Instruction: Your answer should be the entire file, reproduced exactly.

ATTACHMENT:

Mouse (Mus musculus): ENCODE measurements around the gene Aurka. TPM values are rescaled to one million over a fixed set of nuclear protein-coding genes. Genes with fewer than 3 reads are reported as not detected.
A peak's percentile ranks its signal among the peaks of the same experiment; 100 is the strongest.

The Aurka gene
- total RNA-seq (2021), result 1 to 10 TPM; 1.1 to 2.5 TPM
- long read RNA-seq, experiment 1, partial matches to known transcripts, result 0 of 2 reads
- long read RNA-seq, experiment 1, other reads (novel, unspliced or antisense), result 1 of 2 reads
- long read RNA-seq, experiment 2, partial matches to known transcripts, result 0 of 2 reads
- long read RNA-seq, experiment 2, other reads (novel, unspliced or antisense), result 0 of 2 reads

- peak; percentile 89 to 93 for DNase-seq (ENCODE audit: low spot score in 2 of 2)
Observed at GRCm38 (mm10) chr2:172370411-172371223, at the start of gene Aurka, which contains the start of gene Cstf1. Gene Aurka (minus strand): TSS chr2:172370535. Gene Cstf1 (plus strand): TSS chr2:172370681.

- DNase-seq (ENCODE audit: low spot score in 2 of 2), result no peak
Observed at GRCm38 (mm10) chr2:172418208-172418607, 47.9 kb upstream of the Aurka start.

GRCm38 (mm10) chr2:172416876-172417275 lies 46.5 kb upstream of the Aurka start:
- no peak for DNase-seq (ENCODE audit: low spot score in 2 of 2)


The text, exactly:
Mouse (Mus musculus): ENCODE measurements around the gene Aurka. TPM values are rescaled to one million over a fixed set of nuclear protein-coding genes. Genes with fewer than 3 reads are reported as not detected.
A peak's percentile ranks its signal among the peaks of the same experiment; 100 is the strongest.

The Aurka gene
- total RNA-seq (2021), result 1 to 10 TPM; 1.1 to 2.5 TPM
- long read RNA-seq, experiment 1, partial matches to known transcripts, result 0 of 2 reads
- long read RNA-seq, experiment 1, other reads (novel, unspliced or antisense), result 1 of 2 reads
- long read RNA-seq, experiment 2, partial matches to known transcripts, result 0 of 2 reads
- long read RNA-seq, experiment 2, other reads (novel, unspliced or antisense), result 0 of 2 reads

- peak; percentile 89 to 93 for DNase-seq (ENCODE audit: low spot score in 2 of 2)
Observed at GRCm38 (mm10) chr2:172370411-172371223, at the start of gene Aurka, which contains the start of gene Cstf1. Gene Aurka (minus strand): TSS chr2:172370535. Gene Cstf1 (plus strand): TSS chr2:172370681.

- DNase-seq (ENCODE audit: low spot score in 2 of 2), result no peak
Observed at GRCm38 (mm10) chr2:172418208-172418607, 47.9 kb upstream of the Aurka start.

GRCm38 (mm10) chr2:172416876-172417275 lies 46.5 kb upstream of the Aurka start:
- no peak for DNase-seq (ENCODE audit: low spot score in 2 of 2)